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Choose a Hero and Steal From Them

What you’re trying to do has probably been done before, in one shape or another.

And the obstacles that are obstructing you have been conquered as well. Maybe your problems aren’t special.

The joy of witnessing the creation of the Information Age presents a hardcore reality that ignorance or a lack of education is no longer a viable excuse. 30-something years ago, yes, it definitely was, because people didn’t have the privilege and access we have today.

I caught myself not doing what we all should be doing: looking things up when we don’t know something. My friend was wondering why he was able to see better when he pulled on the side of his eyes. We came up with a bunch of theories, talking about light and details. Neither of us knew what we were talking about.

Then out of frustration I looked at my phone and said the magic words: I’m going to Google it.

Of course, within minutes, I found an answer. At first I didn’t know if it was the right one, but after digging around, clicking on links past the second page of Google, I had more knowledge on that weird subject than I did 5 minutes ago.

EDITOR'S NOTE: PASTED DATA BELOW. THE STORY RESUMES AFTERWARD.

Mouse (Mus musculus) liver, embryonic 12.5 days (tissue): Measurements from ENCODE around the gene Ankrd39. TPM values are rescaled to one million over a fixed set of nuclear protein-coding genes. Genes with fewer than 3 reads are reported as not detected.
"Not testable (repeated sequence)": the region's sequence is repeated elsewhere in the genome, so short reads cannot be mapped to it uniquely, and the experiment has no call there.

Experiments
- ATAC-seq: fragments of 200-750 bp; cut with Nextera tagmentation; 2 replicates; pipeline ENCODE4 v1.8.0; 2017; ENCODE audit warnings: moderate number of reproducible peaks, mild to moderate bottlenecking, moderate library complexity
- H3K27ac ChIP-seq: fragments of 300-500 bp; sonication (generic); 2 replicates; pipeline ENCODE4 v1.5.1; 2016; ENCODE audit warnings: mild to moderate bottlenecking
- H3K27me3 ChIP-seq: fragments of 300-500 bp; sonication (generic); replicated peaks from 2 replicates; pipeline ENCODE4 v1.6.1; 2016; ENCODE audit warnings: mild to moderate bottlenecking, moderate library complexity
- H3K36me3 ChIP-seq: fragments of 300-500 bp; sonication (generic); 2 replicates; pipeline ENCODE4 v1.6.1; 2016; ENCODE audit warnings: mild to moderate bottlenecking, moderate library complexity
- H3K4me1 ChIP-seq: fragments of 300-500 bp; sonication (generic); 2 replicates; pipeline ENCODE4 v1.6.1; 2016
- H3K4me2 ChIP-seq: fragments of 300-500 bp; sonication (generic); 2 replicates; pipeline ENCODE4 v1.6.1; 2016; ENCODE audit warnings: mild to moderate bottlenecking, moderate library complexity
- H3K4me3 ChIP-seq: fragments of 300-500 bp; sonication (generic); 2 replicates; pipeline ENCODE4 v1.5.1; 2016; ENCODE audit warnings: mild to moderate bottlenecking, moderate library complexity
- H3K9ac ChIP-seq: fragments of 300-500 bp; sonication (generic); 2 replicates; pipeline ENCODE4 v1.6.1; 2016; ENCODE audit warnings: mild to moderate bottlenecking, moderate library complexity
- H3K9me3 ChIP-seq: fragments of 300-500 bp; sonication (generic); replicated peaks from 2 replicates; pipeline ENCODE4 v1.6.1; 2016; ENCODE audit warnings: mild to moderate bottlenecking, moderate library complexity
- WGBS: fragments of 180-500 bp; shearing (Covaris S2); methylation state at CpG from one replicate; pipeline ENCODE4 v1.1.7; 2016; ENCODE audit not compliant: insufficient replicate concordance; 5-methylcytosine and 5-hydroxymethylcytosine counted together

Choose your hero

There are so many things we don’t know that we can look up, cultural changes that we are unaware of, knowledge that can ultimately make us better citizens. After all, my belief is that education is the greatest panacea.

It’s quite possible that your parents aren’t your greatest source of inspiration. Maybe, in fact, they are your greatest obstruction due to their fear-based, industrial mindset that doesn’t connect with your artistic aspirations like writing a book or creating an app. Maybe they want you to play it safe, to follow the checked-off boxes. You have to draw the line and know where you stand. Have an idea of who you want to be.

Seth Godin and Marcus Aurelius were my greatest source of inspiration when I was lost in college trying to reinvent myself and self-actualize. It was their books that helped me change my mind. Godin’s idea of choosing yourself, being a linchpin, seducing fear, etc. It was Marcus Aurelius’s stoic principles on hardcore realism, humility, self-awareness, and self-discipline that made me stronger.